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Maguindanao massacre:
'Victims’ kin eyed P50-m each deal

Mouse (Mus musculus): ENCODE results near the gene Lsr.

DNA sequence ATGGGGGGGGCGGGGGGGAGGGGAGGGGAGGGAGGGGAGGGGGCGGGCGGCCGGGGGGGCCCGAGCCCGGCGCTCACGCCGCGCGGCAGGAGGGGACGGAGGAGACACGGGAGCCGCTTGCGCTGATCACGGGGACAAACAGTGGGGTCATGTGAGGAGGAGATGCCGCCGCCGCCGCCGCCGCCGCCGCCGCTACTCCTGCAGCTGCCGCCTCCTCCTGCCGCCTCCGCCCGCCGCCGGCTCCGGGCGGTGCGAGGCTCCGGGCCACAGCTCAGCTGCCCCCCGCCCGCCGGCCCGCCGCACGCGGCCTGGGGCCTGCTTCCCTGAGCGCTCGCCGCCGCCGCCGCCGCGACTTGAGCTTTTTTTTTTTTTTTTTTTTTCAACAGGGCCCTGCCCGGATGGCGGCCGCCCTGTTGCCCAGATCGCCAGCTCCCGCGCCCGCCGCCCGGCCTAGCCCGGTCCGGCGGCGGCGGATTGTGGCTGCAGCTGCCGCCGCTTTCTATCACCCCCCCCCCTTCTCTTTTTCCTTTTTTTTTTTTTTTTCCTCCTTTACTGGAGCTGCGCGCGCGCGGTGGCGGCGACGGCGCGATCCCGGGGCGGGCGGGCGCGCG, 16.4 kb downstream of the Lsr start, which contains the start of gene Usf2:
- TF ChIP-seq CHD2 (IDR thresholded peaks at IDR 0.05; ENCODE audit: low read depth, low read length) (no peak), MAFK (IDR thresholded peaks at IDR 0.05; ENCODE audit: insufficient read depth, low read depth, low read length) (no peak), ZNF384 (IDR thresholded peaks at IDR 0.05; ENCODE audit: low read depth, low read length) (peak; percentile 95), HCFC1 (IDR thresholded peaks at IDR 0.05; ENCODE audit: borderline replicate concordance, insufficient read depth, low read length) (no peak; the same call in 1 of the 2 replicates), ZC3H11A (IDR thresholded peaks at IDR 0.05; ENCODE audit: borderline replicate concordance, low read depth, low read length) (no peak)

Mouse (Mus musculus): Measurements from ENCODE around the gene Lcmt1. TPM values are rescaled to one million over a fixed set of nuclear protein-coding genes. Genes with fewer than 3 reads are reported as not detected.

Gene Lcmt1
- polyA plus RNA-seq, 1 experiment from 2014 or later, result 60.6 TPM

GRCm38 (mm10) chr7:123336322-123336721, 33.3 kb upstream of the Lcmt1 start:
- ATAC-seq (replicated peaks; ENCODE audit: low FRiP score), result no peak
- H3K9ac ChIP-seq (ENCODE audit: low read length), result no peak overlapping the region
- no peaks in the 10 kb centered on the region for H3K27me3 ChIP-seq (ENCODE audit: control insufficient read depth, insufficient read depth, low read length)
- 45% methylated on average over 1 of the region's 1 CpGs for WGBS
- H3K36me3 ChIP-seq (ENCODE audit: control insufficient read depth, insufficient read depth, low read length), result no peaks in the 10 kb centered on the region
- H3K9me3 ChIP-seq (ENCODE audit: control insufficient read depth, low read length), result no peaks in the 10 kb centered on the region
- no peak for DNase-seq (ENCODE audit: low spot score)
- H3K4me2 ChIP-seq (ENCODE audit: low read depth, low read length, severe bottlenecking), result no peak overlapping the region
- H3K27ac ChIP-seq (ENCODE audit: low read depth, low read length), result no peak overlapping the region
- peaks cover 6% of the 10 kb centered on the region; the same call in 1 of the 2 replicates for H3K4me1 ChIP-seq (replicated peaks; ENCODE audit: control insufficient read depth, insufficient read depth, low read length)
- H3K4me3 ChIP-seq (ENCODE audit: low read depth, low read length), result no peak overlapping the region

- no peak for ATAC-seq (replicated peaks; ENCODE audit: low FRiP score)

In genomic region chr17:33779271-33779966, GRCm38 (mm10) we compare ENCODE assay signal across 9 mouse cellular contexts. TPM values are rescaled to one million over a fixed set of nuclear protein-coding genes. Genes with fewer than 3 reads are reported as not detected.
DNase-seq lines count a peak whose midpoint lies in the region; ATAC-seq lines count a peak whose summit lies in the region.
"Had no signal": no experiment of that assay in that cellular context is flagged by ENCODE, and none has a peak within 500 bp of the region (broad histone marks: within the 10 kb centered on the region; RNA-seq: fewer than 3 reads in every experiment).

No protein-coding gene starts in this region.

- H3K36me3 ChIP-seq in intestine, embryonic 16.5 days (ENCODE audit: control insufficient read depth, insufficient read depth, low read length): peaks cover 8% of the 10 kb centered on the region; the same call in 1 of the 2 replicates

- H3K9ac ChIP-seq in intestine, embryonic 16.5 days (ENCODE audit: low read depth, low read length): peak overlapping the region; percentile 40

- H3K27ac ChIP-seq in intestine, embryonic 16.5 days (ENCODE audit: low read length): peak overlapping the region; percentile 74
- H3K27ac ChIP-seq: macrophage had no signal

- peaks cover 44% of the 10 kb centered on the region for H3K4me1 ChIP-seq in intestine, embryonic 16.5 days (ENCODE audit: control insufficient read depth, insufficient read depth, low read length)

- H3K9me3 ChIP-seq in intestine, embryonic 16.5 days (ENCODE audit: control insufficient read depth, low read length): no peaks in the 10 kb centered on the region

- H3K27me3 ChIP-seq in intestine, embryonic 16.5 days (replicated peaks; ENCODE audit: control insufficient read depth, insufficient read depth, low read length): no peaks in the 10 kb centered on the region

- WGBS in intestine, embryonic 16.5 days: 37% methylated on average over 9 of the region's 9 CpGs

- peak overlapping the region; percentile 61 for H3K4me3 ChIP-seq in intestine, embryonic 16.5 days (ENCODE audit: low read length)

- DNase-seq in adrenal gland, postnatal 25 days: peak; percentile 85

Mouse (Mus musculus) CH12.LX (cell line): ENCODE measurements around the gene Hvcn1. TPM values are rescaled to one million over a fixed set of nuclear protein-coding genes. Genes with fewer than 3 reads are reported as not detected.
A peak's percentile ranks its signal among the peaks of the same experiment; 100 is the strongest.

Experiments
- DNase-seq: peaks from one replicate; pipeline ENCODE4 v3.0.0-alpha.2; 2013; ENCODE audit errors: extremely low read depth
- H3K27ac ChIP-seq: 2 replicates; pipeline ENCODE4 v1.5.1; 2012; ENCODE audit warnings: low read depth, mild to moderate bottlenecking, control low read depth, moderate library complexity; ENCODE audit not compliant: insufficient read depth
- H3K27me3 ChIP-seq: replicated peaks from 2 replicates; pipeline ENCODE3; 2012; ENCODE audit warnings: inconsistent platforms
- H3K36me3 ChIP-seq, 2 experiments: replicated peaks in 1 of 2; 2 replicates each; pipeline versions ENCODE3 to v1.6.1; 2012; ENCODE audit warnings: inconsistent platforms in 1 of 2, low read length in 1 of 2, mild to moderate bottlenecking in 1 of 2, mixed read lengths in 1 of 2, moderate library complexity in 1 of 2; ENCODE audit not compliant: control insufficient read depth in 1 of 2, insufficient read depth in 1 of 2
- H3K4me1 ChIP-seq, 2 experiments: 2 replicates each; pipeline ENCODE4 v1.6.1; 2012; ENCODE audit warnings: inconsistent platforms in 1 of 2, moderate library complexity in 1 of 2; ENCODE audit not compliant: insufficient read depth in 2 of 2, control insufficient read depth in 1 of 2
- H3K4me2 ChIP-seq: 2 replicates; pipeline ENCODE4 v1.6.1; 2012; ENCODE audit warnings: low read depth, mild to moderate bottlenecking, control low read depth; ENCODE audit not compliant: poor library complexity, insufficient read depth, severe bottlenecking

For P50 million each, 14 families of the 58 victims of the Maguindanao massacre were ready to consider withdrawing multiple murder charges against members of the influential Ampatuan clan, one of the lawyers of the victims’ families said Monday. Lawyer Harry Roque said the 14 families, four of which were his clients, signed a written authority in February with a close associate of the Ampatuans to negotiate a settlement with one of the principal accused, former Maguindanao governor Andal Ampatuan Sr. The out-of-court negotiations did not push through because the middleman in the deal was killed, Roque said, without identifying the negotiator. “According to my four clients, who are among the 14 involved, the appointed negotiator was killed. I would like to know if he is alive or really dead. I myself will go to the provincial hall to see his death certificate,” Roque told the Manila Standard. He also said the alleged deal required not only a quitclaim and a waiver, but affidavits from the 14 families pinning the massacre on the Ampatuans’ rival, Maguindanao Gov. Esmael Mangudadatu, who had lost a wife and three sisters in the 2009 bloodbath. “Unless the Philippine government complies with its duty to pay compensation, the victims will continuously be tempted with schemes that may eventually cause a miscarriage of justice”, Roque said. Roque also announced that some of the families of the 58 victims of the Maguindanao massacre will seek the help of the United Nations in urging the Philippine government to provide compensation and to speed up the trial. He said his clients will file a communication with the UN’s Human Rights Committee for the government’s failure to accord the victims their rights to an adequate legal remedy and compensation. “Thus far, it’s been almost four years and there is still no end in sight to the criminal prosecution of the Ampatuans. In fact, the Philippine government took almost four years just to file the information for the 58th victim, Reynaldo Momay. This should give us a clue on how long the criminal proceedings will take,” Roque said. Momay, a photojournalist of the Mindanao-based newspaper Midland Review, was officially recognized as the 58th massacre victim by the Justice Department only in July 2012. To date, Momay’s remains have not been found. Roque said the government was obliged to give compensation to the massacre victims separate from the civil damages that the court may order the accused to pay to the private complainants as part of the judgment in criminal cases for murders. “The compensation that is due to the victims is because it is the state itself that breached its obligation to protect and promote the right of the victims to live. This includes not just monetary compensation, but also all that may be required to restore the emotional and psychological well being of the victims,“Roque said. At present, Roque said, they still had a pending motion for the court to order government agencies to provide psycho-social support to the victims. The massacre took place in Ampatuan town, Maguindanao, on Nov. 23, 2009, when about 100 gunmen, allegedly led by Ampatuan’s son Andal Ampatuan Jr., blocked a convoy of the Mangudadatus, which was on its way to file a certificate of candidacy for governor.   Mangudadatu was not in the convoy but he lost his wife Bai Genalyn, three sisters, an aunt, and a cousin in the massacre, the worst politically related killings in the country. Of the 58 victims, 32 were journalists and media workers. The Quezon City Regional Trial Court has charged a total of 196 suspects with multiple murder, although only 106 have been arrested so far. At least 85 accused have been arraigned for the first set of 57 counts of murder, including members of the Ampatuan clan. RTC Judge Jocelyn Reyes of Branch 221 earlier denied a bid by one of the accused, Datukan Malang Salibo, to have the charges against him dismissed because of mistaken identity. With Rio N. Araja
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